GLOW 2015‎ > ‎

Workshop: The implications of Computation and Learnability for Phonological Theory

Crystallizing a feeling widespread in the field, Marc van Oostendorp (2013) writes: ''It is fair to say that we know much more about sound patterns in human language than people did at the beginning of the 20th Century. At the same time, many phonologists seem to feel that we have not yet reached the standards of some of the ‘hard’ sciences.'' An obstacle to progress seems to be the fact that competing phonological theories are underdetermined by sheer typological and linguistic data. Moving beyond descriptive adequacy, Alan Prince thus proposes that ''rational arguments about two theories’ comparative success […] depend on a broad assessment of their properties.'' Among the formal properties of a phonological theory which are crucial for its comparative assessment are its computability and learnability properties. 

This workshop thus aims at investigating the implications of computation and learnability for phonological theory. The issues addressed include (but are not limited to): 
  • the computability/intractability of phonological grammars and the debate among derivational, representational, and constraint-based frameworks; 
  • learnability guarantees and the debate between competing modes of constraint interaction; 
  • the characterization of phonological patterns within the sub-regular hierarchy and the expressive power of phonological formalisms; 
  • the learnability filter and its implications for the evaluation of the typologies predicted by competing phonological theories; 
  • methods for constraint induction and the phonetic grounding of the phonological constraints;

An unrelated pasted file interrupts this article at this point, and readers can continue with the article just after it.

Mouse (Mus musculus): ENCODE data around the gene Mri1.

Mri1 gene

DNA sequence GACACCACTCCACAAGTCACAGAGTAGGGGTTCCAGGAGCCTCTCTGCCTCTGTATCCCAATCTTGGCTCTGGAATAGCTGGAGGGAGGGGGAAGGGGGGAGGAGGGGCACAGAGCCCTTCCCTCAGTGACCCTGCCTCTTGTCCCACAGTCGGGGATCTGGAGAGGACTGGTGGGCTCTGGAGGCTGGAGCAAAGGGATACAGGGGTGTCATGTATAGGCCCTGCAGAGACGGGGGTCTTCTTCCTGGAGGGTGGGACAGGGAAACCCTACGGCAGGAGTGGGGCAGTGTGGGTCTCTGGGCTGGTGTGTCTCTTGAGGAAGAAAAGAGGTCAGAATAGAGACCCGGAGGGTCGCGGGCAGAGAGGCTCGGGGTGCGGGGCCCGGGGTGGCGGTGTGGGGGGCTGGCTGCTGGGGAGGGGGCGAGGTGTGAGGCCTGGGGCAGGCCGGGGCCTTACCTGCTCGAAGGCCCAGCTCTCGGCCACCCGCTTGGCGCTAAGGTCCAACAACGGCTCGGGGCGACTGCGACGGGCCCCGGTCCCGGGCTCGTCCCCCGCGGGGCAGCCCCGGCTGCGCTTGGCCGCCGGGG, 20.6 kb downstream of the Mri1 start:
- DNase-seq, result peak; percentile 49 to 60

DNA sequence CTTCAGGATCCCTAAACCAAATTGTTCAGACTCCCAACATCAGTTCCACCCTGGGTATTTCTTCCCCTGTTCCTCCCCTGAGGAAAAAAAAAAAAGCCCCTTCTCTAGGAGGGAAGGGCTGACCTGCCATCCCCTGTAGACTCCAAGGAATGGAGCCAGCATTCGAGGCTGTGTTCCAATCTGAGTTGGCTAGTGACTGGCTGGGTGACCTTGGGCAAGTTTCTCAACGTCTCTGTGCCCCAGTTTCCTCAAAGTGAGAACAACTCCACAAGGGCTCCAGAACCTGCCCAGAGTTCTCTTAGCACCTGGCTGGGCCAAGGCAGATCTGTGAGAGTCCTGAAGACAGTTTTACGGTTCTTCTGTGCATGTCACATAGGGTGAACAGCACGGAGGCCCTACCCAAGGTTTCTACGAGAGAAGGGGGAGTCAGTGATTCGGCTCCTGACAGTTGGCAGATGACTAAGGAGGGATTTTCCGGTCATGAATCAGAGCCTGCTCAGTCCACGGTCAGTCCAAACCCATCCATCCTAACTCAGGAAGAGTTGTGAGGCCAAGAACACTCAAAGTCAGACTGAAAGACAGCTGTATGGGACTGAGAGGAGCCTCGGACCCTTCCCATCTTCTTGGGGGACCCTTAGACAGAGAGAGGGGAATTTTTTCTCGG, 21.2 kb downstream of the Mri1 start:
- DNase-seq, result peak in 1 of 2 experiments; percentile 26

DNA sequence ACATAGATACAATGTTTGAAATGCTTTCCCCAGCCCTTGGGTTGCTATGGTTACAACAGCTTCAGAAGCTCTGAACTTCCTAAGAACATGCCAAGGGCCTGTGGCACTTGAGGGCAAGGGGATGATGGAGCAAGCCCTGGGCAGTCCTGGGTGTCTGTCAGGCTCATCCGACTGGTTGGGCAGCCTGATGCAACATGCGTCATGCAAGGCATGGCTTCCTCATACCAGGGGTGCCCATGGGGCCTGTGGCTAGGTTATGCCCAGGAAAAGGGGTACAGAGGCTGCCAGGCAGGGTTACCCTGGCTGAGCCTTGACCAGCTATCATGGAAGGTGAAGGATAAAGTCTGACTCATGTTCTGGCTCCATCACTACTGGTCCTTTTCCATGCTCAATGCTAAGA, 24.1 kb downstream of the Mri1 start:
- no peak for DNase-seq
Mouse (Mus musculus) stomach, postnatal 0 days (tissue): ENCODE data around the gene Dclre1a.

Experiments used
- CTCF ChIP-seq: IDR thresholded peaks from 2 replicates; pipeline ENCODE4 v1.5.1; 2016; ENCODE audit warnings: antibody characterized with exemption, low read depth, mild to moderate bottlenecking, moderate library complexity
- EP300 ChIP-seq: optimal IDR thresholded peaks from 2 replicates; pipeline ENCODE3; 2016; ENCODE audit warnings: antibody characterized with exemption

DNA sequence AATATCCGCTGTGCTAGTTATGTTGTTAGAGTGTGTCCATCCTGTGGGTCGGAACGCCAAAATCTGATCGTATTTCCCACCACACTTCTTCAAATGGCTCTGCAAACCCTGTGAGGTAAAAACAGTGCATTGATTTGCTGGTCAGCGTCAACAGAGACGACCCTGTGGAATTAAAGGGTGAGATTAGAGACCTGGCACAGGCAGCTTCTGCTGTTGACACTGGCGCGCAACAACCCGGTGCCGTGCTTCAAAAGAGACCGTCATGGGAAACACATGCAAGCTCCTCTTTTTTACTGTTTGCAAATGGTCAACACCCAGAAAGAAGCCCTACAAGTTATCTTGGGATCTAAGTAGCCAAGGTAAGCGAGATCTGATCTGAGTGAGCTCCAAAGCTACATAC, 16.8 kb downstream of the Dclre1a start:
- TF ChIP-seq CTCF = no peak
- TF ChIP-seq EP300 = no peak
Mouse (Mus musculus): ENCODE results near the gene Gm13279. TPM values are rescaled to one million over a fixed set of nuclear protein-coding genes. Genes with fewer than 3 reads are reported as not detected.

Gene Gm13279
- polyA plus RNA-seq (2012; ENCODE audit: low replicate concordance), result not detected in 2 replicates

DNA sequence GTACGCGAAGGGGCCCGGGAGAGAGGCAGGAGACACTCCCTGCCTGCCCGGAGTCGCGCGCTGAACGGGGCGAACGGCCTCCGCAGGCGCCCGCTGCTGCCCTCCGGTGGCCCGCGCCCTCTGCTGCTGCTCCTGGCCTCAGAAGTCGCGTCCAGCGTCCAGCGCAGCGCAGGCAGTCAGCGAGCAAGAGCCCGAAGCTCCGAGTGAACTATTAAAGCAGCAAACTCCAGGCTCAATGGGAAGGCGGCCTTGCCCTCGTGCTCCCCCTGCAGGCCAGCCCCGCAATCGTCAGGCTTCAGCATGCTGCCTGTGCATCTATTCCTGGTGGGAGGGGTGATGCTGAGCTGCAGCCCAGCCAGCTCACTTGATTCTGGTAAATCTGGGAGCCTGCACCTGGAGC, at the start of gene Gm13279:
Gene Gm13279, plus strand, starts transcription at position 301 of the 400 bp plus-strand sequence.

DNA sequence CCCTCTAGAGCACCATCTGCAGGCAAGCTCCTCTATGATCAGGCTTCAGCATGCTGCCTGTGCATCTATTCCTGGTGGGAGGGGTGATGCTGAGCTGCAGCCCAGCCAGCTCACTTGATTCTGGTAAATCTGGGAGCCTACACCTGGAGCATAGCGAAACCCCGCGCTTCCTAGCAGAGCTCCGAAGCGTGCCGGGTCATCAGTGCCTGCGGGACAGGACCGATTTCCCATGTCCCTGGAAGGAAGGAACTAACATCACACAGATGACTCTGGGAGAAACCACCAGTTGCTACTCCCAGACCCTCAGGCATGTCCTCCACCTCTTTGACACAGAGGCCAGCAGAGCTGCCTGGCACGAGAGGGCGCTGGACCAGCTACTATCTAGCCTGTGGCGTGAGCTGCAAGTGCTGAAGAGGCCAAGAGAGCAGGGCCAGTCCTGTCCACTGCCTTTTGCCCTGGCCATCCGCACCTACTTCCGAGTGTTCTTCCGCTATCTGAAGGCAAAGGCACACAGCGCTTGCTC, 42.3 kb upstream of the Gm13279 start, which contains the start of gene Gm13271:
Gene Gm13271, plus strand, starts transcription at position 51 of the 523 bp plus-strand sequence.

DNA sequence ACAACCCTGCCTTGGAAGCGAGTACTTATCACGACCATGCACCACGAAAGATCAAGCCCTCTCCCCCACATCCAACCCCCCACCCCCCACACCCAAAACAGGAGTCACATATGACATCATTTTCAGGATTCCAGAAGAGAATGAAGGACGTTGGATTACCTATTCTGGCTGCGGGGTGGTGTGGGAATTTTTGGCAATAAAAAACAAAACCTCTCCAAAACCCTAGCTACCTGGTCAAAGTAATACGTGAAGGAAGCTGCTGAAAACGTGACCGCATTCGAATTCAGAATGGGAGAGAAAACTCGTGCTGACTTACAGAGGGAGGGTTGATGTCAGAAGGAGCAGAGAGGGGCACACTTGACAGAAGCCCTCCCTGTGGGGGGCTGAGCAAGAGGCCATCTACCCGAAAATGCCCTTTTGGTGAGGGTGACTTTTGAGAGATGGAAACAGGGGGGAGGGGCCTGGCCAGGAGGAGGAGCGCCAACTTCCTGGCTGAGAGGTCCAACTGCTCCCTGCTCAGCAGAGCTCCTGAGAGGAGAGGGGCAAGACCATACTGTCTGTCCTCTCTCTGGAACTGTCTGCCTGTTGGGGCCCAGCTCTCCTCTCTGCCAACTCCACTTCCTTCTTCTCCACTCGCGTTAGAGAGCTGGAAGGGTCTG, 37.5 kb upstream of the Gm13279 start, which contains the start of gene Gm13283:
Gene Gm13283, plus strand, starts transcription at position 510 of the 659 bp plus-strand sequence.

• statistical methods, probabilistic grammars and the divide between categorical and gradient models of phonological competence; 
  • the learnability of phonological processes conditioned by prosodic domains and its implications for the syntax/phonology interface. 
The workshop adopts an inclusive perspective, open to any computational approach and any phonological framework. 

Workshop program: Saturday April 18th, 2015 
(info concerning the workshop location available here)

9:45—10:15 Welcome

Chair: Joe Pater
Robert Daland

Thomas Graf and Jeffrey Heinz

Coffee break

Chair: Michela Russo
Juliet Stanton

Stephanie Shih

12:45—13:15 Jane Chandlee, Jeffrey Heinz, and Adam Jardine

13:15—14:45 Lunch break

Chair: Jeffry Heinz
Coral Hughto, Joe Pater, and Robert Staubs 

Gaja Jarosz
Phonotactic probability and sonority sequencing in Polish initial clusters 

15:45—16:15  Ewan Dunbar, Gabriel Synnaeve, and Emmanuel Dupoux

16:15—16:45 Coffee break

Chair: Giorgio Magri
Afton Coombs

17:15—17:45 Klaas Seinhorst

17:45—18:30  Invited speaker: Bruce Tesar

 20:00—     Workshop party

Workshop organizers:
Joaquim Brandao de Carvalho, Mohamed Lahrouchi, Giorgio Magri, Michela Russo

Financial support from the following institutions is gratefully acknowledged: